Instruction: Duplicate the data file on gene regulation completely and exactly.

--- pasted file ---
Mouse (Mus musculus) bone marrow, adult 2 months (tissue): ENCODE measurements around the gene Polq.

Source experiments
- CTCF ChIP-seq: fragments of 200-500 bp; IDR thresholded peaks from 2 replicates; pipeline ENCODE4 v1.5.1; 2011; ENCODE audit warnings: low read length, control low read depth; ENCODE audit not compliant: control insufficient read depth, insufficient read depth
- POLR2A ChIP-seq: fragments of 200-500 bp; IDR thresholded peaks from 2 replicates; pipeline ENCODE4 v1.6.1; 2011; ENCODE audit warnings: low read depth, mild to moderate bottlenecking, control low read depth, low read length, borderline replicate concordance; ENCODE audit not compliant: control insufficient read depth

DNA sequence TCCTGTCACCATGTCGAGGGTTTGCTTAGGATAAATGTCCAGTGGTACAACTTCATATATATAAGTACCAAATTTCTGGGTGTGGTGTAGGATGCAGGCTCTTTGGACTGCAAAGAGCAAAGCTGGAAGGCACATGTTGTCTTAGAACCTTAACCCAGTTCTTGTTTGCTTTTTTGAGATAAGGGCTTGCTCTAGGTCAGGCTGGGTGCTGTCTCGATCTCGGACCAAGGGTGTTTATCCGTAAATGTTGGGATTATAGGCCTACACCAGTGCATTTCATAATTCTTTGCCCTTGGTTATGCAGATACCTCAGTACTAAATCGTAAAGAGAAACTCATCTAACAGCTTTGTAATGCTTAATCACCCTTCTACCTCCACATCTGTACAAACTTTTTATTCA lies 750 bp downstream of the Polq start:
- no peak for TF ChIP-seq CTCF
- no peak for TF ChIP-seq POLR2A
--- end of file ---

Mouse (Mus musculus) bone marrow, adult 2 months (tissue): ENCODE measurements around the gene Polq.

Source experiments
- CTCF ChIP-seq: fragments of 200-500 bp; IDR thresholded peaks from 2 replicates; pipeline ENCODE4 v1.5.1; 2011; ENCODE audit warnings: low read length, control low read depth; ENCODE audit not compliant: control insufficient read depth, insufficient read depth
- POLR2A ChIP-seq: fragments of 200-500 bp; IDR thresholded peaks from 2 replicates; pipeline ENCODE4 v1.6.1; 2011; ENCODE audit warnings: low read depth, mild to moderate bottlenecking, control low read depth, low read length, borderline replicate concordance; ENCODE audit not compliant: control insufficient read depth

DNA sequence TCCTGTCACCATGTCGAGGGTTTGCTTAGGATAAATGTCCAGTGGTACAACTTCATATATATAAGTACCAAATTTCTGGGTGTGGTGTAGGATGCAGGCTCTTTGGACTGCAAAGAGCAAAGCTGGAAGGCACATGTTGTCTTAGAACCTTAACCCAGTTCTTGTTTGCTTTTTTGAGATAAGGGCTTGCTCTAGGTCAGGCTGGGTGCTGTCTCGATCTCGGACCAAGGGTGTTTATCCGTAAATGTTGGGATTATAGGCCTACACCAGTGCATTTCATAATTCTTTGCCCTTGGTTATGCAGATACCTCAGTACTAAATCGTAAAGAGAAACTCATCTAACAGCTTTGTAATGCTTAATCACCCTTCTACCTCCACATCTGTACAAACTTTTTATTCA lies 750 bp downstream of the Polq start:
- no peak for TF ChIP-seq CTCF
- no peak for TF ChIP-seq POLR2A